Be Nice To Strangers
by Bruce Northam

On any journey in our lifetime, the first bag we pack is ourselves. Right? At least it's true in a spiritual sense. But you still have to pack your other bag.

I subscribe to the tried–and–true adage hinting that the people you meet on your way up in life might be the same ones you'll encounter if you happen to be on your way down. Can more than one proverbial wheel roll in the same day? I never imagined that someone I met on the way down would rescue me near the bottom.

From war to weather, trade to travel, aviation reinvented civilization. Nonetheless, much of the toil required to fly contradicts civilization. Life, defined, is the ability to respond to stimuli, and stimulus regarding airline departures should always be double–checked.

Many authors supplement their incomes with publishing perks like paid speaking engagements. One such San Francisco presentation required boarding an early morning plane in New Jersey's Newark Airport. The previous night's compelling rock concert meant token sleep and hall of fame hangover.

Because I packed presentation handouts, 100 copies of my book (each weighing three quarters of a pound), and gear for a subsequent writing assignment, my torso was sandwiched between two backpacks while a free hand balanced the box of books like a waiter's tray. Resembling a burro–loaded hiker who'd been fired from camp, I stumbled up Seventh Avenue. I also had a container of plain yogurt––supplied by my girlfriend with whom I was quarrelling about my behavior at the concert––zipped into my around–the–waist fanny pack. She offered to escort me to the train station but actually walked backwards in front of me, repetitiously reminding me why I'd overslept and how out of sync I was with virtue.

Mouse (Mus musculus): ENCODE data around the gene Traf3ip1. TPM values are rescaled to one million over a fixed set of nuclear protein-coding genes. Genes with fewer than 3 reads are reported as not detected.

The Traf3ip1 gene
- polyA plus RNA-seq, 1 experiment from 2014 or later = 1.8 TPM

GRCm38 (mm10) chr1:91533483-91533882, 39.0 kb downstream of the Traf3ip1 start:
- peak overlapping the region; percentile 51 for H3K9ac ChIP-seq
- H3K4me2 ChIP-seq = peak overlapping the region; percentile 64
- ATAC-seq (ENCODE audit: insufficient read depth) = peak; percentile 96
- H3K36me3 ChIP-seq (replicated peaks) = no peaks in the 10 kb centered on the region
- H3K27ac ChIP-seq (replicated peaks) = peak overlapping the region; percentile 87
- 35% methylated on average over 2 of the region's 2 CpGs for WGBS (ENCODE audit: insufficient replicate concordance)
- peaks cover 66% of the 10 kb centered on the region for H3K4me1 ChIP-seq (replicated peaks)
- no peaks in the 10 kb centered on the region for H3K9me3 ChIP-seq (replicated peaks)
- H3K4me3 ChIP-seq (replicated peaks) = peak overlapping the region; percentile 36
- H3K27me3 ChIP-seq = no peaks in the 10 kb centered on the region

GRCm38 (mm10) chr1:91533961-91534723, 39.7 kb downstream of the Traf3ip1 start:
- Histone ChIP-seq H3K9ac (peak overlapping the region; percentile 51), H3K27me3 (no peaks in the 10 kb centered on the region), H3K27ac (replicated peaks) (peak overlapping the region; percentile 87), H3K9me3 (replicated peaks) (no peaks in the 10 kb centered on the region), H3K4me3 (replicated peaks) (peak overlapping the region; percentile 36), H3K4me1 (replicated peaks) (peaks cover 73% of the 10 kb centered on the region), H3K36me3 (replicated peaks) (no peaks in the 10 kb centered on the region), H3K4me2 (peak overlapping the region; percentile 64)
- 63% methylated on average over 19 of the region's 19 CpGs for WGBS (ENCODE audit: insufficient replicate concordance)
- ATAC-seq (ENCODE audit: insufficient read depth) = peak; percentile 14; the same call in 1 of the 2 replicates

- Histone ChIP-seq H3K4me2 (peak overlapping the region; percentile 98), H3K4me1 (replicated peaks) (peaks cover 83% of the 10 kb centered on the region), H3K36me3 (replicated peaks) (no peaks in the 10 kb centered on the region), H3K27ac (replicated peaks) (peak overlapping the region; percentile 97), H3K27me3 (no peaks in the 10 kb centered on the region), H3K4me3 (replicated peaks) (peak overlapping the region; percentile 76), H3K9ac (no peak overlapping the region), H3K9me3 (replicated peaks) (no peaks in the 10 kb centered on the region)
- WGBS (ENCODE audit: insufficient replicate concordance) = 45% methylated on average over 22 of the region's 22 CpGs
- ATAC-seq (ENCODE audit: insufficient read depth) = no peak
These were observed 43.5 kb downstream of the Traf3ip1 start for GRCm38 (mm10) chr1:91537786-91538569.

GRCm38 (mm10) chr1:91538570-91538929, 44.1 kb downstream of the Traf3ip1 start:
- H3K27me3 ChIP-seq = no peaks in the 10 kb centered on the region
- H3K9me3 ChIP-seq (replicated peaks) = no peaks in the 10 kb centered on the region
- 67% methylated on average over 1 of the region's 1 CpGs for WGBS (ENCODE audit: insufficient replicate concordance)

Lumbering into Manhattan's Penn station, airport rail ticket in hand, a conductor verified that I'd been misinformed on train departures. A woman wearing a blue suit appeared beside me and frowned when she learned we had the same dilemma. I asked her if she wanted to share a cab to the airport. She glanced at me optimistically, then at my agitated girlfriend, and politely declined.

So a costly taxi I hailed, one that bucked and stalled in Lincoln Tunnel traffic for an hour. Exiting the taxi at the terminal required perching forward, which audibly exploded the yogurt container in the fanny pack around my waist, saturating its contents including my plane ticket, presentation notes and wallet.

Using frequent flier miles from one airline to fly another, someone (don't recall it being me) confused the two so I waited in line for a hopefully delayed flight at the wrong terminal. That customer service expert swore I wouldn't make the flight at the correct terminal anyway. Eyeing him suspiciously, I darted onto the monorail to switch terminals, a running pack mule with slimy milk product oozing from my midsection and drooling kneeward.